On View

DARIUS STEWARD

Darius Steward’s “Baggage Claim” is part of “Constant as the Sun,” on view through Sept. 17 at MOCA Cleveland, 11400 Euclid Ave., Cleveland.

A body of Steward’s new work will be on view in an as-yet-unnamed show from Dec. 8 to Jan. 6, 2018, at Tregoning & Company in 78th Street Studios,
1300 W. 78th St., Cleveland.

Steward also will have an as-yet-unnamed solo show from Sept. 4, 2018, to Oct. 28, 2018 at the Canton Museum of Art, 1001 Market Ave. N., Canton.


Lead image: Darius Steward stands in front off an abandoned apartment building on Page Avenue in East Cleveland, where he grew up. His childhood home, a building that once stood across the street, has since been torn down.

Justin Brennan in his studio at 78th Street Studios in Cleveland’s Detroit-Shoreway neighborhood.

Justin Brennan has a lot on his mind, and as his thoughts take form, so does his art

Story and photography by Michael C. Butz

“Buenas Noches” (2017); 34.5 x 34.5 inches; enamel, spray paint, charcoal on canvas. Courtesy of the artist.

“Buenas Noches” (2017); 34.5 x 34.5 inches; enamel, spray paint, charcoal on canvas. Courtesy of the artist.

Reaching milestone ages often induces a certain amount of self-reflection – something to which 40-year-old Justin Brennan can attest.

When asked his age, the soft-spoken artist chuckles and immediately acknowledges he’s been “thinking about things.” Later, when asked what the future holds, he confesses, “Being 40, you start to question everything.”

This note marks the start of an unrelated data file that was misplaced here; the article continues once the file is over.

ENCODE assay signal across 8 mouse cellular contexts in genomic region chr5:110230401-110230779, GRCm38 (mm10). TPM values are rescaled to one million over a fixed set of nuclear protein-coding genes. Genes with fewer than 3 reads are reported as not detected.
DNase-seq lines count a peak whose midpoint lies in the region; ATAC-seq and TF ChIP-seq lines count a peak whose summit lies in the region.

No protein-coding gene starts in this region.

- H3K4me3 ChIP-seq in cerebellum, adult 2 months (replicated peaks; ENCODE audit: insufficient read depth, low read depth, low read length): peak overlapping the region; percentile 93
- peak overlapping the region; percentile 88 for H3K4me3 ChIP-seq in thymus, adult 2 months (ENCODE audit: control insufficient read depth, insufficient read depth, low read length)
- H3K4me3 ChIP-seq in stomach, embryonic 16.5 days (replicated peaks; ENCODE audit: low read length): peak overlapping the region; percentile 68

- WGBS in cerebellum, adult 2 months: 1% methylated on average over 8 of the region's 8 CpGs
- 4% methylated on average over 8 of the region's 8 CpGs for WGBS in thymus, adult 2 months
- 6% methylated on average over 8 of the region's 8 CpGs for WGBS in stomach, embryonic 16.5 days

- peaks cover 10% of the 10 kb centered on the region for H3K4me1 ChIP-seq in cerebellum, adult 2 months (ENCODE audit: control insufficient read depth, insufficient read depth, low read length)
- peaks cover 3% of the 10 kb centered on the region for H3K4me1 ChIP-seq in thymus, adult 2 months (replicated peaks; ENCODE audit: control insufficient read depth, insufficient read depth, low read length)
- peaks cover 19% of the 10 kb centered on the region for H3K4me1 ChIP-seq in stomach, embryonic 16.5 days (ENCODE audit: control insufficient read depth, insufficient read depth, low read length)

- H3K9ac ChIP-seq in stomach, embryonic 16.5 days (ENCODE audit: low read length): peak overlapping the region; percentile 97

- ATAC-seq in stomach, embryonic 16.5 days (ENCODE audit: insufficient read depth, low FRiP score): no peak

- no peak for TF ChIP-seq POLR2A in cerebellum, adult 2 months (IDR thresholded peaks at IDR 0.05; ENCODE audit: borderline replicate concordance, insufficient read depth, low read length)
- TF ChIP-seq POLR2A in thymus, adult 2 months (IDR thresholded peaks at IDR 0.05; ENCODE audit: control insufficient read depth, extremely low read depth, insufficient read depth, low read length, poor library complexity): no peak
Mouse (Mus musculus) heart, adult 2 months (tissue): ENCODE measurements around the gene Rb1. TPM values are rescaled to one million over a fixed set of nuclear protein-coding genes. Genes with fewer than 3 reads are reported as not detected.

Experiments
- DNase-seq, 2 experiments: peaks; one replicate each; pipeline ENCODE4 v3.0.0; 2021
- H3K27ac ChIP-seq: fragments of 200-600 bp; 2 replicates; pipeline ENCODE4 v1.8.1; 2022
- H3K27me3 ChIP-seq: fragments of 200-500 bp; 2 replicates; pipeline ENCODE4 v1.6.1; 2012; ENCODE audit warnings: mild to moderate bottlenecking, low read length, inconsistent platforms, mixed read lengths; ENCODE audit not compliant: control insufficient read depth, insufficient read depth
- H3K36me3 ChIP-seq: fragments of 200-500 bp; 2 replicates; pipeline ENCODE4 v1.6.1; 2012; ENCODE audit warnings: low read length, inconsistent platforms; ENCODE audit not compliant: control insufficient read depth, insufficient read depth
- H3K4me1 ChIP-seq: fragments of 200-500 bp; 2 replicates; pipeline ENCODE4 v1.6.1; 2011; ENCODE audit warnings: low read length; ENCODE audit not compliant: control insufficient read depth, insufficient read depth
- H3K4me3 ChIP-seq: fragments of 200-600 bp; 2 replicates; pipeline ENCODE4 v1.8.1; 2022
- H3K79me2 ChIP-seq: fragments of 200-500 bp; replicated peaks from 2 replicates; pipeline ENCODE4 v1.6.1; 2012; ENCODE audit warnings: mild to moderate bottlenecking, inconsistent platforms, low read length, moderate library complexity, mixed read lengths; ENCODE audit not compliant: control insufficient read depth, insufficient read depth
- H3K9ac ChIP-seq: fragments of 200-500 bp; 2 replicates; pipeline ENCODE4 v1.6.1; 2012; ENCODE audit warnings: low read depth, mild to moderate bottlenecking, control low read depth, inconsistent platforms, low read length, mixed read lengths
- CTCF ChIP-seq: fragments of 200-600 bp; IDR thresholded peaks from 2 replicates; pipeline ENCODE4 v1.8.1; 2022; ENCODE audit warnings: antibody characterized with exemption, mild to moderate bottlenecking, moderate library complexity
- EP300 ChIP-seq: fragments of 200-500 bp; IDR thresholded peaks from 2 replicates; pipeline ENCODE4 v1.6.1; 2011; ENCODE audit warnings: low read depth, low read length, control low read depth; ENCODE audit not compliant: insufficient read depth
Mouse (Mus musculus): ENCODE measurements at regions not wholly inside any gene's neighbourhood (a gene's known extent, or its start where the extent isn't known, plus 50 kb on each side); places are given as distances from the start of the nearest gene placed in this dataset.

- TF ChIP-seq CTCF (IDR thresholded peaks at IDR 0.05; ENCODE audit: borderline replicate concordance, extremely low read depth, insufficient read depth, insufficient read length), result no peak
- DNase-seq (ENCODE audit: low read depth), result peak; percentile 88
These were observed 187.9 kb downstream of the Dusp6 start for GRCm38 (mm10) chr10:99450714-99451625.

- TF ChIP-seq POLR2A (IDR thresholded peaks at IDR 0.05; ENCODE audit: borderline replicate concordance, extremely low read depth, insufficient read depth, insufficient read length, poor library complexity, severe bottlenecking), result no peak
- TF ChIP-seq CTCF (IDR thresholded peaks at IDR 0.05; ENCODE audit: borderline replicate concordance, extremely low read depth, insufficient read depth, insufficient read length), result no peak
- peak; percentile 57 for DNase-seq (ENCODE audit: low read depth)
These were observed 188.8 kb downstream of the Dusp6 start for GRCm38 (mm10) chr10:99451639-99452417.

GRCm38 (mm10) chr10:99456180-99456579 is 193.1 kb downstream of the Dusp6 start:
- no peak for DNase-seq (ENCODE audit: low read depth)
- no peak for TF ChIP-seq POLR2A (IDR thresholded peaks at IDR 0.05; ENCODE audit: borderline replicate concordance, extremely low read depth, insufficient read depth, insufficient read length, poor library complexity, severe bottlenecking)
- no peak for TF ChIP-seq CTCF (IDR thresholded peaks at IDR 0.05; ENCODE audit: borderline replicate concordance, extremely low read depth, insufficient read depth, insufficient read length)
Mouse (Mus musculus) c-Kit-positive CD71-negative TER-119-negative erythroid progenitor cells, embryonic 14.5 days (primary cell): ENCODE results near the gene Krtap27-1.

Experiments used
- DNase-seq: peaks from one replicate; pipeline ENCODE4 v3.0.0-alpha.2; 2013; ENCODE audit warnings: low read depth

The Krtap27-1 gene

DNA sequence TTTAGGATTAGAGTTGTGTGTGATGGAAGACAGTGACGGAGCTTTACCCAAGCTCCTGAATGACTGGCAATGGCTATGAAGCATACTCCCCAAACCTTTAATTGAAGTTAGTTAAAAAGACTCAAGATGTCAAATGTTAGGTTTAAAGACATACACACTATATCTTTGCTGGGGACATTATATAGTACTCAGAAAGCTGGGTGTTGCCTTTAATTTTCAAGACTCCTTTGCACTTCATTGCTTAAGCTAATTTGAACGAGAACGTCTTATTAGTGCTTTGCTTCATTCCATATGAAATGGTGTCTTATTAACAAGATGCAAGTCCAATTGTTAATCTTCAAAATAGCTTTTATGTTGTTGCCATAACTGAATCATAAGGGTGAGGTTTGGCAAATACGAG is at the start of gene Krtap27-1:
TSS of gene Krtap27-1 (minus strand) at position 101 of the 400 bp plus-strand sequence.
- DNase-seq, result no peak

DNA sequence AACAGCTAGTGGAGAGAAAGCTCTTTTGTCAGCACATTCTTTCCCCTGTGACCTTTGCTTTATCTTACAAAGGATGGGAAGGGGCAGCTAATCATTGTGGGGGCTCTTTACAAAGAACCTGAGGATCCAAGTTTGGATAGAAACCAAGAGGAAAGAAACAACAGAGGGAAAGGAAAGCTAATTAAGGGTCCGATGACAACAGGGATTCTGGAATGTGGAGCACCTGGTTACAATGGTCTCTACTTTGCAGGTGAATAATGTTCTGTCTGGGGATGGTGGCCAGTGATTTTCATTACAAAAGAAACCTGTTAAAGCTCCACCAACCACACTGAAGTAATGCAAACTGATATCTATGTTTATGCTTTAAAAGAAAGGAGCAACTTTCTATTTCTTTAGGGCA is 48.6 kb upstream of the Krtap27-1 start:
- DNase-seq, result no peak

But thinking about things seems to be a creative sweet spot for Brennan.

He draws inspiration from personal relationships. He churns day-to-day interactions in his head, ruminates on them in his studio – a long and narrow room carved out of the PopEye Gallery-curated Survival Kit space on the third floor of 78th Street Studios – until it’s time for paint to meet canvas.

Cerebral musings fuel his work, and at the moment, his artistic tank is full. His evocative new series of portraits, some 20 of which will be on view starting in July at HEDGE Gallery, is evidence.

Greeted at eye level, these Francis Bacon-inspired paintings invite viewers in for a conversation about what’s on their mind. There’s a directness to them that way, but they’re simultaneously elusive. Bright colors mask potentially darker themes, and the ways in which facial features are blurred and distorted suggest an emotionally charged static interference that never quite lets the viewer connect with the solitary figure portrayed.